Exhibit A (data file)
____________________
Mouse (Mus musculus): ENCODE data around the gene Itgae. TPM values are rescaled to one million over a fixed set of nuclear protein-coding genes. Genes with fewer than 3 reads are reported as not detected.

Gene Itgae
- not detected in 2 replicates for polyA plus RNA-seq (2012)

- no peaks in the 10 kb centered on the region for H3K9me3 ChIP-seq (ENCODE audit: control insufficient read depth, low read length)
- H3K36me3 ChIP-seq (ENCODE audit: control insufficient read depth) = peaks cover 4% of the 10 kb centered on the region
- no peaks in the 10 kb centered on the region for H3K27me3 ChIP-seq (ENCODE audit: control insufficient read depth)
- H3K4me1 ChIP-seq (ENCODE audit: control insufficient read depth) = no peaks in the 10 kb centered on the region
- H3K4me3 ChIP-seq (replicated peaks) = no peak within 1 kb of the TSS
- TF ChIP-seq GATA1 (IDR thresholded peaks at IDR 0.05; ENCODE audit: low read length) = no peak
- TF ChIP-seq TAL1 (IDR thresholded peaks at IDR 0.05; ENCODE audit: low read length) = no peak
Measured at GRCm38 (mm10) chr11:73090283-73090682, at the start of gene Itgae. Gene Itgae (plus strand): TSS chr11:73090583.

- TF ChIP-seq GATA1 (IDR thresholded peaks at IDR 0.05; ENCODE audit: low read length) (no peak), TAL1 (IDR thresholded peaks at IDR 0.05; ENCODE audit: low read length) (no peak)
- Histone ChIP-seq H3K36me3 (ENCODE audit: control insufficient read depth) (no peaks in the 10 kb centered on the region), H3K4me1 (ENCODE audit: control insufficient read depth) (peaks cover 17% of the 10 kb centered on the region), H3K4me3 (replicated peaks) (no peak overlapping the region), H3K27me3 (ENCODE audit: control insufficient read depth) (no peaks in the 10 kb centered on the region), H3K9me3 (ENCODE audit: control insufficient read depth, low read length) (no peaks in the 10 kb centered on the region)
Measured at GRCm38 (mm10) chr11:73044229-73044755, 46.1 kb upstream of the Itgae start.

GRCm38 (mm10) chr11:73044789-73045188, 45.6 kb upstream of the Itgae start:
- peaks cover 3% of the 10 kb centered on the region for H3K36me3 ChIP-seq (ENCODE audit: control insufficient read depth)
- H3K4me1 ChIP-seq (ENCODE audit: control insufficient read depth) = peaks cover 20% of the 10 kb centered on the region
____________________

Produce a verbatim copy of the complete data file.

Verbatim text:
Mouse (Mus musculus): ENCODE data around the gene Itgae. TPM values are rescaled to one million over a fixed set of nuclear protein-coding genes. Genes with fewer than 3 reads are reported as not detected.

Gene Itgae
- not detected in 2 replicates for polyA plus RNA-seq (2012)

- no peaks in the 10 kb centered on the region for H3K9me3 ChIP-seq (ENCODE audit: control insufficient read depth, low read length)
- H3K36me3 ChIP-seq (ENCODE audit: control insufficient read depth) = peaks cover 4% of the 10 kb centered on the region
- no peaks in the 10 kb centered on the region for H3K27me3 ChIP-seq (ENCODE audit: control insufficient read depth)
- H3K4me1 ChIP-seq (ENCODE audit: control insufficient read depth) = no peaks in the 10 kb centered on the region
- H3K4me3 ChIP-seq (replicated peaks) = no peak within 1 kb of the TSS
- TF ChIP-seq GATA1 (IDR thresholded peaks at IDR 0.05; ENCODE audit: low read length) = no peak
- TF ChIP-seq TAL1 (IDR thresholded peaks at IDR 0.05; ENCODE audit: low read length) = no peak
Measured at GRCm38 (mm10) chr11:73090283-73090682, at the start of gene Itgae. Gene Itgae (plus strand): TSS chr11:73090583.

- TF ChIP-seq GATA1 (IDR thresholded peaks at IDR 0.05; ENCODE audit: low read length) (no peak), TAL1 (IDR thresholded peaks at IDR 0.05; ENCODE audit: low read length) (no peak)
- Histone ChIP-seq H3K36me3 (ENCODE audit: control insufficient read depth) (no peaks in the 10 kb centered on the region), H3K4me1 (ENCODE audit: control insufficient read depth) (peaks cover 17% of the 10 kb centered on the region), H3K4me3 (replicated peaks) (no peak overlapping the region), H3K27me3 (ENCODE audit: control insufficient read depth) (no peaks in the 10 kb centered on the region), H3K9me3 (ENCODE audit: control insufficient read depth, low read length) (no peaks in the 10 kb centered on the region)
Measured at GRCm38 (mm10) chr11:73044229-73044755, 46.1 kb upstream of the Itgae start.

GRCm38 (mm10) chr11:73044789-73045188, 45.6 kb upstream of the Itgae start:
- peaks cover 3% of the 10 kb centered on the region for H3K36me3 ChIP-seq (ENCODE audit: control insufficient read depth)
- H3K4me1 ChIP-seq (ENCODE audit: control insufficient read depth) = peaks cover 20% of the 10 kb centered on the region